‘This is NOT Egypt:’ Pop song and tourism advert angers many

Reactions to the song are similar to those that followed the launching by the Egyptian Tourism Authority of acampaign entitled “This Is Egypt”. (Twitter/ YouTube)

Two of Egypt’s top singers, Mohamed Munir and Amr Diab, sang a duet called Al-Qahira. The song, which compares Cairo to a beautiful girl one falls madly in love with, praises the charm of the Egyptian capital. While the song scored thousands of views immediately after its release, and was the most shared and trending on the day it was posted online, it did not receive a warm welcome from a sizable segment of Egyptians, who wondered whose Cairo the song featured.

The fact that the song is filmed on the rooftop of a five-star hotel did not help. Reactions to the song are similar to those that followed the launching by the Egyptian Tourism Authority of the campaign entitled “This Is Egypt,” which featured a video that depicts a paradise with idyllic shots of beaches, sand dunes and historical landmarks. Between the song and the campaign, questions keep being raised about what kind of image the state is trying to project of a country that is far from being that peaceful or care-free.

Professor of political science Rabab al-Mahdi sees the Cairo song as representative of the current tension between two poles of Egyptian society: “The song represents a continued war of narrative between those who think everything is OK, and those who think there are grievances and matters that are deeply wrong.” For Mahdi, it is what the song represents that is a problem, since it sides with one camp against the other.

Professor of mass communication Mohamed Shuman sees the song as “classist” since it features a part of Cairo very few Egyptians have access to: “Why wasn’t the song filmed by the Nile in one of the middle-class or working-class neighborhoods, instead of the dazzling Downtown Nile where the lights of luxurious hotels are reflected?”

Journalist and blogger Wael Abbas also commented on the view of Cairo featured in the video: “This is definitely not the view of Cairo from one of its prisons.”

Reality

Political commentator Wael Iskander had a similar view of the campaign. “While I admit that the video is beautifully shot, it does not reflect Egypt’s reality,” he wrote, adding that the campaign is trying to cover up the problems Egypt is suffering from. “I would rather the government spent money to make Egypt like the video,” he said in reference to the $22 million the campaign cost. “This and not the video is what would attract tourists.”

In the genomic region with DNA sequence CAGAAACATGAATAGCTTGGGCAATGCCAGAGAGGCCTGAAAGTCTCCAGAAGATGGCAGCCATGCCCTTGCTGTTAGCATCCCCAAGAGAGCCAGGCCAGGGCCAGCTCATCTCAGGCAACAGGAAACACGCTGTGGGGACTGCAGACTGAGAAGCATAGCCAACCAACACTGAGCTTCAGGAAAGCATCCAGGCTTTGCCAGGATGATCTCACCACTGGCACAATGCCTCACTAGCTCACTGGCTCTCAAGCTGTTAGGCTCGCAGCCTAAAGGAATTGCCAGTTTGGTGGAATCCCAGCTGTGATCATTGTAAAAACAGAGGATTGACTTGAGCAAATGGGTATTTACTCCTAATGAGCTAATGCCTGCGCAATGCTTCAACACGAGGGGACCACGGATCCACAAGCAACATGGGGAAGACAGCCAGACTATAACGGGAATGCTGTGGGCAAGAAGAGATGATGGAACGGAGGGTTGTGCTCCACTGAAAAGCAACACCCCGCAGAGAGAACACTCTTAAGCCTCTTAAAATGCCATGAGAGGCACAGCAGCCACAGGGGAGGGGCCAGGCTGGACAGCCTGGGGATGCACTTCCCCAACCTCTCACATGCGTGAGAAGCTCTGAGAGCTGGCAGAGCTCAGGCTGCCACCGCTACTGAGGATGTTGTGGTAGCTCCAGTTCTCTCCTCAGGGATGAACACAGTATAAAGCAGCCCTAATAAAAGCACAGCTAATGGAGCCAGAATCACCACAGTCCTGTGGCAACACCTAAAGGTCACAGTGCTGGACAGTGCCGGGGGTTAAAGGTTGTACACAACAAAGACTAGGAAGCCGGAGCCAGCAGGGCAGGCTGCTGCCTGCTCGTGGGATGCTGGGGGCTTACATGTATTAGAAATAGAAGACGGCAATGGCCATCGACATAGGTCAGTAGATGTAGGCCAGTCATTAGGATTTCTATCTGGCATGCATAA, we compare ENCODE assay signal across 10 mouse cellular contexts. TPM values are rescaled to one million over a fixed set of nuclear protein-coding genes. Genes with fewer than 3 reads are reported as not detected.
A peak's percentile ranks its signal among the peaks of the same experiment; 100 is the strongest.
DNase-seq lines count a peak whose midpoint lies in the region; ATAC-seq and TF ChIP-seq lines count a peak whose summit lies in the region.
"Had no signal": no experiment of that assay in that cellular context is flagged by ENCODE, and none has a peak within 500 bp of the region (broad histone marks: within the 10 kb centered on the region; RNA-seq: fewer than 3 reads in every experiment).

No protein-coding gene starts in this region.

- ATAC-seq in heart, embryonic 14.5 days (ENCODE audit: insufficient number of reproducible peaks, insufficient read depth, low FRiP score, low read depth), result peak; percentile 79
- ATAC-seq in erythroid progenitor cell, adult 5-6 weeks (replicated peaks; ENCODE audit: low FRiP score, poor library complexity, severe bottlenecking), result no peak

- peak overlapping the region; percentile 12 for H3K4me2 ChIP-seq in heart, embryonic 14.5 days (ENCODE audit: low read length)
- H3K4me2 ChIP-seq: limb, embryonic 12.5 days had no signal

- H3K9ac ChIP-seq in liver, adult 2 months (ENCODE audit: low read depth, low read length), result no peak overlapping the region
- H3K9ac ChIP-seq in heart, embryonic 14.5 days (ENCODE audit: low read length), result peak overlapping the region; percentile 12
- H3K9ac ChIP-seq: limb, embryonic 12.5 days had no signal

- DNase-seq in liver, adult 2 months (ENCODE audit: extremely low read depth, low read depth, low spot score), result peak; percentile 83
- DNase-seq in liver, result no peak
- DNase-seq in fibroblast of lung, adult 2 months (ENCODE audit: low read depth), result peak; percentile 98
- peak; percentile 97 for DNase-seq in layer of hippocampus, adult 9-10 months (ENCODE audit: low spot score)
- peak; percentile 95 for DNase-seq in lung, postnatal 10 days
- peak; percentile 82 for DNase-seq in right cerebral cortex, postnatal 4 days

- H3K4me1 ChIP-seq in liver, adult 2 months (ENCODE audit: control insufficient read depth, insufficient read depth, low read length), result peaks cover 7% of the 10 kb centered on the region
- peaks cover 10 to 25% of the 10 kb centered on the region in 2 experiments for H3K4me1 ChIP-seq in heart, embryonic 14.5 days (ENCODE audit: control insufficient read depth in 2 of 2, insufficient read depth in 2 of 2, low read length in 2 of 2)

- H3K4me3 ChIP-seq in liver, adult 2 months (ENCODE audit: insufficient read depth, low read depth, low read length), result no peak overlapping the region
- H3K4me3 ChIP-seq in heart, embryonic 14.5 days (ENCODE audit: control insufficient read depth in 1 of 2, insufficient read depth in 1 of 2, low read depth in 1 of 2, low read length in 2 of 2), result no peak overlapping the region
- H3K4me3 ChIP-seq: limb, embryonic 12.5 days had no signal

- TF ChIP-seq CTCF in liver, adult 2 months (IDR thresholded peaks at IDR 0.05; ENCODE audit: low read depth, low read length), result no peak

The contradiction between the Egypt featured in the video and the real one is demonstrated in “disgruntled residents using the hashtag to moan about state failings,” wrote blogger Katie Gascoyne, who compared “This Is Egypt” to the “Summer In Syria” campaign that attempted to promote tourism in the war-torn country. “While embroiled in civil war, the campaign showed people out enjoying night life and having fun.” Gascoyne said while Syrians used #SummerInSyria to post photos of leveled neighborhoods, Egyptians used #ThisIsEgypt to post photos of human rights violations and sanitation problems.

Blogger Laurie Treffers notes the way “This Is Egypt” overlooks serious problems that face tourists in the country, especially women: “Maybe the government should make sure their employees don’t sexually harass female tourists while swinging their guns. That would be a nice step to promote tourism.”

Journalist Tarek Azzam similarly notes how the song Al-Qahira presents a version of Cairo that ignores all the challenges its residents face in their daily lives. “This is Cairo from above. This is not the congested, polluted and impoverished Cairo that Egyptians know,” he wrote, establishing a comparison with other older songs about Cairo that explored its contradictions.

“There are songs that really summed up the complexities of Cairo and the way you can love it and hate it at the same time, the way you love the Nile, the people and the history, yet hate poverty, corruption and hypocrisy.”

Optimism

Journalist Liza Dunham said: “The shots were all obviously carefully selected to only show positive things: the smiles, the scenery, the trash-free shots of Cairo. How long did it take them to filter the pollution out of the colors?” Dunham, however, wonders if people who criticized the video wanted a campaign aimed at promoting tourism to highlight the problems of Egypt.

“Negativity does not need to be broadcast to the world that is already skeptical that there is anything good in Egypt,” she added. “If you really are that blind to the moments of kindness and beauty that can be found all throughout the country, then at least get behind the beautiful scenery it has been blessed with.”

TV anchor Rami Radwan also slammed critics of the song. “You are upset that the video shows beautiful shots of Cairo? Did you want garbage, pollution and slum areas instead?” he wrote, adding that any country would have done exactly the same to highlight its most attractive parts, even if they are limited. “I guess people have just become too addicted to ugliness that they are no longer able to appreciate beauty.”

Songwriter Tamer Hussein has a similar take on the song, whose lyrics he wrote. “The video presents an impressive image of Cairo that aims at promoting tourism,” he said, adding that Cairo cannot be seen from one angle. “The fact that the video was praised by some and criticized by others proves how rich and diverse Cairo is, for it can be seen in a thousand different ways.”
 

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Last Update: Wednesday, 20 May 2020 KSA 09:50 - GMT 06:50
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